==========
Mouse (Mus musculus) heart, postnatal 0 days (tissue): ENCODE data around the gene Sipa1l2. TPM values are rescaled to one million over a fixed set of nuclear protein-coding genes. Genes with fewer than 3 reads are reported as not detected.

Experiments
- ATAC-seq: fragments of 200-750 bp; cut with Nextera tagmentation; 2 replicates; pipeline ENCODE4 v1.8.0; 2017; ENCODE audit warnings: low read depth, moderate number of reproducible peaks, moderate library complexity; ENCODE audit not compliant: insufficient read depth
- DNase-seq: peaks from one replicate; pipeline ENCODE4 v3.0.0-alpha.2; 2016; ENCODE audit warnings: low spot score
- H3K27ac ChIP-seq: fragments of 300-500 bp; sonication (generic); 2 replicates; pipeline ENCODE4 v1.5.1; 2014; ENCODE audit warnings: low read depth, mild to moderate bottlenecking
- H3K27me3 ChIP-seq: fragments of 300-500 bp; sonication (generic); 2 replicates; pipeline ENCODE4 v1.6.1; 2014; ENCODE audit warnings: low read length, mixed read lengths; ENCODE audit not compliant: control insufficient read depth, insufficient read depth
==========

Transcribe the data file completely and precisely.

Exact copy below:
Mouse (Mus musculus) heart, postnatal 0 days (tissue): ENCODE data around the gene Sipa1l2. TPM values are rescaled to one million over a fixed set of nuclear protein-coding genes. Genes with fewer than 3 reads are reported as not detected.

Experiments
- ATAC-seq: fragments of 200-750 bp; cut with Nextera tagmentation; 2 replicates; pipeline ENCODE4 v1.8.0; 2017; ENCODE audit warnings: low read depth, moderate number of reproducible peaks, moderate library complexity; ENCODE audit not compliant: insufficient read depth
- DNase-seq: peaks from one replicate; pipeline ENCODE4 v3.0.0-alpha.2; 2016; ENCODE audit warnings: low spot score
- H3K27ac ChIP-seq: fragments of 300-500 bp; sonication (generic); 2 replicates; pipeline ENCODE4 v1.5.1; 2014; ENCODE audit warnings: low read depth, mild to moderate bottlenecking
- H3K27me3 ChIP-seq: fragments of 300-500 bp; sonication (generic); 2 replicates; pipeline ENCODE4 v1.6.1; 2014; ENCODE audit warnings: low read length, mixed read lengths; ENCODE audit not compliant: control insufficient read depth, insufficient read depth